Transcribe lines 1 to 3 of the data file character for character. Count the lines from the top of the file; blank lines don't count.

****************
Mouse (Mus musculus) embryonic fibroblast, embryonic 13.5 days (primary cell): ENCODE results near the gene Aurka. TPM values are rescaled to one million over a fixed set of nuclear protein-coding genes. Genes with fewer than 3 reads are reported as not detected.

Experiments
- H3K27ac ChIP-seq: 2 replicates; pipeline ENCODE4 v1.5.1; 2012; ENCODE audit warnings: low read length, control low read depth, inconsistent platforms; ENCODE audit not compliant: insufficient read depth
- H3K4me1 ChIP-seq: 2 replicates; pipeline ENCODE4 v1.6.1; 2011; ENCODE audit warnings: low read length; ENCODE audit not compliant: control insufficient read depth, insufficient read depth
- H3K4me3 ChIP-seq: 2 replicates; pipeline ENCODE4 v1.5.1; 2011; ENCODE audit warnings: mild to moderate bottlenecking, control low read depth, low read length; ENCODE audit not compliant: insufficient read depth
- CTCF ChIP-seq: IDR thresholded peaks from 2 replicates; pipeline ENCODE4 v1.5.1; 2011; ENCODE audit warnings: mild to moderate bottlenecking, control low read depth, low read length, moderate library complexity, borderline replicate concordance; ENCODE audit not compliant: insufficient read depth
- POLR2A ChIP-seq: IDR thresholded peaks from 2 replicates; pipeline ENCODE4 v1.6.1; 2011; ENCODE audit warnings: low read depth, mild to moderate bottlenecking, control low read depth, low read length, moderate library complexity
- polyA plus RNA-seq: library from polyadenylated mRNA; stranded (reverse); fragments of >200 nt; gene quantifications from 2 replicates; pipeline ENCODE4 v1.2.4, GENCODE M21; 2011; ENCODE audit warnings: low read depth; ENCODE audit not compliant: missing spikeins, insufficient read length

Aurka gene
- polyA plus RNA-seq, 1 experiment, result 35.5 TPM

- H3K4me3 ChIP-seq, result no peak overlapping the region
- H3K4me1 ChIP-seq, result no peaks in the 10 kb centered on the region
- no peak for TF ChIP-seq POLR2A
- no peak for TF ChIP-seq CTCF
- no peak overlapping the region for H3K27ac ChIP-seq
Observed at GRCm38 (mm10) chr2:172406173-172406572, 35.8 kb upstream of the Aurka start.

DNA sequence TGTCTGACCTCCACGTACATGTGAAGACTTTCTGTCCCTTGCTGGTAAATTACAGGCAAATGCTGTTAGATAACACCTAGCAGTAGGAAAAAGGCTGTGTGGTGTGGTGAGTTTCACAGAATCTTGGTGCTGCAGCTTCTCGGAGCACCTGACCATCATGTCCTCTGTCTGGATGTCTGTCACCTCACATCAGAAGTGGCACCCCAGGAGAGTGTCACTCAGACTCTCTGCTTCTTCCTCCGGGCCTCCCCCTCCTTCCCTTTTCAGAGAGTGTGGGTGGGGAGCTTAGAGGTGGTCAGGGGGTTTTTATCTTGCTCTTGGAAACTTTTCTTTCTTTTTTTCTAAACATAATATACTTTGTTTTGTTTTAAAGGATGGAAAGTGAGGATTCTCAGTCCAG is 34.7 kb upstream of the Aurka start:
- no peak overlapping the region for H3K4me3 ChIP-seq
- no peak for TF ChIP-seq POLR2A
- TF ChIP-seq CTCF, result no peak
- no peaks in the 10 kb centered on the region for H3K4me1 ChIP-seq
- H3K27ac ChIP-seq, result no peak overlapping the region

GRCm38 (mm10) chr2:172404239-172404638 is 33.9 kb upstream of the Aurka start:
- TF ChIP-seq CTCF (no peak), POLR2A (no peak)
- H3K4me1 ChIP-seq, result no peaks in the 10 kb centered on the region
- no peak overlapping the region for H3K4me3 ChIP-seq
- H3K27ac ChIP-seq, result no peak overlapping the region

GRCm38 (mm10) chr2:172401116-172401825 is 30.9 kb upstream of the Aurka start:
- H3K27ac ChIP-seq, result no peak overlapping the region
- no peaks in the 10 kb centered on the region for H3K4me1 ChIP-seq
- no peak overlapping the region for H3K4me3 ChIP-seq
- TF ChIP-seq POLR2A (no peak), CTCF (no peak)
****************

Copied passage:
Mouse (Mus musculus) embryonic fibroblast, embryonic 13.5 days (primary cell): ENCODE results near the gene Aurka. TPM values are rescaled to one million over a fixed set of nuclear protein-coding genes. Genes with fewer than 3 reads are reported as not detected.

Experiments
- H3K27ac ChIP-seq: 2 replicates; pipeline ENCODE4 v1.5.1; 2012; ENCODE audit warnings: low read length, control low read depth, inconsistent platforms; ENCODE audit not compliant: insufficient read depth